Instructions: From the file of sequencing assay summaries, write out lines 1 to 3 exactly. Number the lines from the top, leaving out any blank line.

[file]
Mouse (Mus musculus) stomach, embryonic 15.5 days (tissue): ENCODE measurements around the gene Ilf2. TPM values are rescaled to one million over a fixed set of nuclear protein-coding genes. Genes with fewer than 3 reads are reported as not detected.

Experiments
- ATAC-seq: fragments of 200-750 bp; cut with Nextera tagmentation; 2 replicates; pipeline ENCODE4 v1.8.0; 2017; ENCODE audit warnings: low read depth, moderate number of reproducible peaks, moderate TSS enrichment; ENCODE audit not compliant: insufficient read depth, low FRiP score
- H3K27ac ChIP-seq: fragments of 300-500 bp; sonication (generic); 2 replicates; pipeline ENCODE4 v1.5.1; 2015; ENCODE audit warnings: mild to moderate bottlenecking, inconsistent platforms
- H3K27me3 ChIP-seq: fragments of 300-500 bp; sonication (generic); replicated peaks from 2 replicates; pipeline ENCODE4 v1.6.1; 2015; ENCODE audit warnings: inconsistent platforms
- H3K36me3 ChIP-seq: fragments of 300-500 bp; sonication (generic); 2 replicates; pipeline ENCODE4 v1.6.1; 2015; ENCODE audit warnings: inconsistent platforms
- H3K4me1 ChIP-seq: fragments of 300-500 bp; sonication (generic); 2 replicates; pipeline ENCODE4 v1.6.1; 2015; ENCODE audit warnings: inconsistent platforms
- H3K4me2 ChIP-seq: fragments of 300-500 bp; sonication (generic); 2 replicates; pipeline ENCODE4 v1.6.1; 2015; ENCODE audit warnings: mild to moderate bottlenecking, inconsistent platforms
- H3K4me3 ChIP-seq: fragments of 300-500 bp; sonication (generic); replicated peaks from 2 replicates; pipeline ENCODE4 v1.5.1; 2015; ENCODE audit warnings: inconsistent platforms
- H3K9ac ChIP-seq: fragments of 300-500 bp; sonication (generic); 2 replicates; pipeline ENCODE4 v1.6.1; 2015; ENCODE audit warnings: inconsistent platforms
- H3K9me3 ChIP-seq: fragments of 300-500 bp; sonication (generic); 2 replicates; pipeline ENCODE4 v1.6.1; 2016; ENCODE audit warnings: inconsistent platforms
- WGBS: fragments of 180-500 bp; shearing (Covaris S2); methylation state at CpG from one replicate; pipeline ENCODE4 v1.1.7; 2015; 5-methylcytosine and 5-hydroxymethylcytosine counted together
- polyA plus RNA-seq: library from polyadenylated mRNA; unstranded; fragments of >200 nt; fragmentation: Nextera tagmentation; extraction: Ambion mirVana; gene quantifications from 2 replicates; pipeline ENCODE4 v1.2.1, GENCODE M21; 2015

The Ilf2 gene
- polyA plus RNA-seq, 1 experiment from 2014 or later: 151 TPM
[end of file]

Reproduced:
Mouse (Mus musculus) stomach, embryonic 15.5 days (tissue): ENCODE measurements around the gene Ilf2. TPM values are rescaled to one million over a fixed set of nuclear protein-coding genes. Genes with fewer than 3 reads are reported as not detected.

Experiments
- ATAC-seq: fragments of 200-750 bp; cut with Nextera tagmentation; 2 replicates; pipeline ENCODE4 v1.8.0; 2017; ENCODE audit warnings: low read depth, moderate number of reproducible peaks, moderate TSS enrichment; ENCODE audit not compliant: insufficient read depth, low FRiP score